Regional Environmental Change

, Volume 15, Issue 2, pp 393–404 | Cite as

How will subalpine conifer distributions be affected by climate change? Impact assessment for spatial conservation planning

  • Ikutaro Tsuyama
  • Motoki Higa
  • Katsuhiro Nakao
  • Tetsuya Matsui
  • Masahiro Horikawa
  • Nobuyuki Tanaka
Original Article


The objective of this study was to assess the impact of climate change on keystone subalpine conifers, Tsuga diversifolia and Abies veitchii, incorporating the uncertainties of general circulation models (GCMs) for spatial conservation planning in Japan. Potential habitats for T. diversifolia and A. veitchii under current and 20 GCMs in 2080–2100 were predicted using generalized additive models. We counted the number of GCMs under which current potential habitat was predicted to lose by a spatial unit and used them as indices of vulnerability and prediction uncertainty. Gaps between protected areas and potential habitats under the future climates were identified. Reasonably accurate models revealed that T. diversifolia and A. veitchii require cool and wet summers with low winter precipitation. Only less than 1 % of current potential habitats for the species were predicted to be sustainable with low GCMs-related uncertainties. Most of these certainly sustainable habitats were designated as protected areas. Of current potential habitats for T. diversifolia and A. veitchii, 88 and 97 % were predicted to be non-habitats under future climates with low GCMs-related uncertainties. These certainly vulnerable habitats included the southern and low elevated northern range limits of the species, of which 70 % were designated as protected areas. These results suggest that subalpine conifers are vulnerable to the climate change irrespective of GCMs variation. Strengthening of monitoring may be necessary, especially at unprotected and certainly vulnerable habitats in lower subalpine areas where influences of the climate change will appear first. Active management including assisted regeneration may be necessary for preserving the vulnerable and genetically endemic populations.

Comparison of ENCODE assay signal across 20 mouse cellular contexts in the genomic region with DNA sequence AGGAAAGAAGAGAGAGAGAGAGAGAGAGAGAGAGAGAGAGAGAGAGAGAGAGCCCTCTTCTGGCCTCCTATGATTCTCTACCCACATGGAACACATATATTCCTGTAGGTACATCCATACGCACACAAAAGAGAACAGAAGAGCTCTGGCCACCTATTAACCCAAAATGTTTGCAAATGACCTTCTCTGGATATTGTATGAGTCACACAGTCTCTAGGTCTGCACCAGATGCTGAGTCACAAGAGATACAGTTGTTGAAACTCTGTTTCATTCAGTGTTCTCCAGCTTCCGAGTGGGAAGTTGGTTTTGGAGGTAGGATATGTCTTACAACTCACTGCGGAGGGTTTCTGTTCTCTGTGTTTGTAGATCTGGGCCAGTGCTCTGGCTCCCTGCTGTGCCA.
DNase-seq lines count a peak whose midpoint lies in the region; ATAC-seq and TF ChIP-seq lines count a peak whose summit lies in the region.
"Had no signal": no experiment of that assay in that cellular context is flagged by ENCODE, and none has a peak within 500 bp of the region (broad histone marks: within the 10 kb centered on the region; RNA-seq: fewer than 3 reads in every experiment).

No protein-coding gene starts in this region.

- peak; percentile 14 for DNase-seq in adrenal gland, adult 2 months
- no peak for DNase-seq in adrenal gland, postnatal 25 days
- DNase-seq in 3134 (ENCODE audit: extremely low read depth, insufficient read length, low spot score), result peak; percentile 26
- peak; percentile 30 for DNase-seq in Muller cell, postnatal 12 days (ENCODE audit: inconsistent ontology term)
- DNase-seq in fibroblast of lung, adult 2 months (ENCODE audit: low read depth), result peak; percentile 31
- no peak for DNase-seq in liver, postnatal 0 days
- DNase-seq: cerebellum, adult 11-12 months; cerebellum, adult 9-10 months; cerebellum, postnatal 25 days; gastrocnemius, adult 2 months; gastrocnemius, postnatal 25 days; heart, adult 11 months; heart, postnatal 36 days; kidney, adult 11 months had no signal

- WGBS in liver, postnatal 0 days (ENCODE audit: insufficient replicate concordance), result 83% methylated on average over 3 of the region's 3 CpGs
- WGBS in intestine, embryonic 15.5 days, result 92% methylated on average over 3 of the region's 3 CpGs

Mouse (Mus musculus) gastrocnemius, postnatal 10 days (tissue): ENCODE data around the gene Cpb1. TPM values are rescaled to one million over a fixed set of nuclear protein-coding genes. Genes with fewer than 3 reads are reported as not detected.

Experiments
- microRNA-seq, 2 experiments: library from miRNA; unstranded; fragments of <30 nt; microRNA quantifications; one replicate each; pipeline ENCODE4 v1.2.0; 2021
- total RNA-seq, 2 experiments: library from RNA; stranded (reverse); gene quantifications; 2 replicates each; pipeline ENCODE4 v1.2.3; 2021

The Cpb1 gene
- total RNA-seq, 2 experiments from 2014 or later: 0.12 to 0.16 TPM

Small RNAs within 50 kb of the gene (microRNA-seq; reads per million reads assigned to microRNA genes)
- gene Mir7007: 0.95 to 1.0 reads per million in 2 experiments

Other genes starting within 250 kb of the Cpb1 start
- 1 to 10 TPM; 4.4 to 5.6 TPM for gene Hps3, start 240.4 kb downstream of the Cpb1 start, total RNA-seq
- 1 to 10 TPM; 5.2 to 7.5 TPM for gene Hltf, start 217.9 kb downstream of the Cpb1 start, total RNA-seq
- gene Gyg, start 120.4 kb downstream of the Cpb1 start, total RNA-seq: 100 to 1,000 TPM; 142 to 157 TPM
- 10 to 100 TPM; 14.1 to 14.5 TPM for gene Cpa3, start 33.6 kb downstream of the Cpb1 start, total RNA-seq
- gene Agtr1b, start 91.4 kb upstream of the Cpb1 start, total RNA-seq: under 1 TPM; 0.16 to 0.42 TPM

Tsuga diversifolia Abies veitchii Potential habitat Adaptation measures Natural parks and reserves Gap analysis 



We thank Mr Hiromu Daimaru, Dr Masatsugu Yasuda, and Ms Etsuko Nakazono for their valuable comments on this study. We also thank anonymous reviewers and editors for their useful comments. This research was supported by the Environment Research and Technology Development Fund (S-8) of the Ministry of the Environment, Japan.

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Copyright information

© Springer-Verlag Berlin Heidelberg 2014

Authors and Affiliations

  • Ikutaro Tsuyama
    • 1
  • Motoki Higa
    • 2
  • Katsuhiro Nakao
    • 3
  • Tetsuya Matsui
    • 3
  • Masahiro Horikawa
    • 4
  • Nobuyuki Tanaka
    • 1
  1. 1.Hokkaido Research CenterForestry and Forest Products Research InstituteSapporoJapan
  2. 2.Laboratory of Plant Ecology, Faculty of ScienceKochi UniversityKochiJapan
  3. 3.Department of Plant EcologyForestry and Forest Products Research InstituteTsukubaJapan
  4. 4.Toyota Biotechnology and Afforestation LaboratoryToyota Motor CorporationNishikamo-gunJapan

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